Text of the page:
information
COVID-19 Recovery and Resilience

Access City programs, people and projects designed to help Portland recover. Portland United
Volunteer. Play. Stay. Shop. Show the Rose City a little love. Be Here for Portland.

PBOT News Release: PBOT to donate original BIKETOWN bikes to Bend, Ore. and Hamilton, Ontario, expanding access to biking and reducing the carbon footprint of bike-sharing in Portland

Press Release
The Portland Bureau of Transportation (PBOT) plans to donate surplus BIKETOWN bicycles to two cities, reviving a bike-share system in Bend, and enhancing the bike-share system in Hamilton, Ontario, Canada, under a plan the Portland City Council is expected to consider on Wednesday.
Published
Photo shows the original BIKETOWN bikes in storage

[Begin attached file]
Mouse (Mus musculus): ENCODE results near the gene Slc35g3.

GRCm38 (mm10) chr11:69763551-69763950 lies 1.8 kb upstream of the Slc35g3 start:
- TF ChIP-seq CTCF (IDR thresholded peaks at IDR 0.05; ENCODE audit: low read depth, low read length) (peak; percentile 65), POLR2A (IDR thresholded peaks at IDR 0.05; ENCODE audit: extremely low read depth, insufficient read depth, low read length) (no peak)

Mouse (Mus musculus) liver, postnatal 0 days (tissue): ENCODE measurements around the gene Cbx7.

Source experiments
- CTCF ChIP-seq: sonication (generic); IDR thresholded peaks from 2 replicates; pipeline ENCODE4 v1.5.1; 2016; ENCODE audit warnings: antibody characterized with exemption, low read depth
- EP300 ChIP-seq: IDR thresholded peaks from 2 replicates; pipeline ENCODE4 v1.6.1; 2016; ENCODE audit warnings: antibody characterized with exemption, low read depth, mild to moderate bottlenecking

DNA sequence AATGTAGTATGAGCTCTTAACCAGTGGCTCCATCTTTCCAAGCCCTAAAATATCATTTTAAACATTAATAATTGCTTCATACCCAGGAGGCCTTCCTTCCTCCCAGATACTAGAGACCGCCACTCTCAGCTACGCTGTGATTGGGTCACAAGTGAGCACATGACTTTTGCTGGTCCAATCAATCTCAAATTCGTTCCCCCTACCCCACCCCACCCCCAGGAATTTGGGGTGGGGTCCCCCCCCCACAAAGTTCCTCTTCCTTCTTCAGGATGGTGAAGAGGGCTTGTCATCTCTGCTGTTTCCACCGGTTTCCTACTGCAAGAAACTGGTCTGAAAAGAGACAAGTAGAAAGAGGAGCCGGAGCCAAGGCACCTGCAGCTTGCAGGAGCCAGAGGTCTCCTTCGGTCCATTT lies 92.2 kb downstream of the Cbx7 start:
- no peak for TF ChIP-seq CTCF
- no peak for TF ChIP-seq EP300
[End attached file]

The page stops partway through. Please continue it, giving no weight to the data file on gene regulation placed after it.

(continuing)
Hundreds of bicycles from the original BIKETOWN fleet could have a new life serving new communities, under a plan coming to the Portland City Council. Photo by Portland Bureau of Transportation.

BIKETOWN, Portland's beloved bike-share system known for its ubiquitous orange bikes, converted to an electric pedal-assist system in September, replacing the original pedal bicycle fleet. As PBOT considered the future of the bicycles remaining from the original BIKETOWN fleet, the bureau focused on finding a way to reuse the bikes, which come with special technology for renting and locking.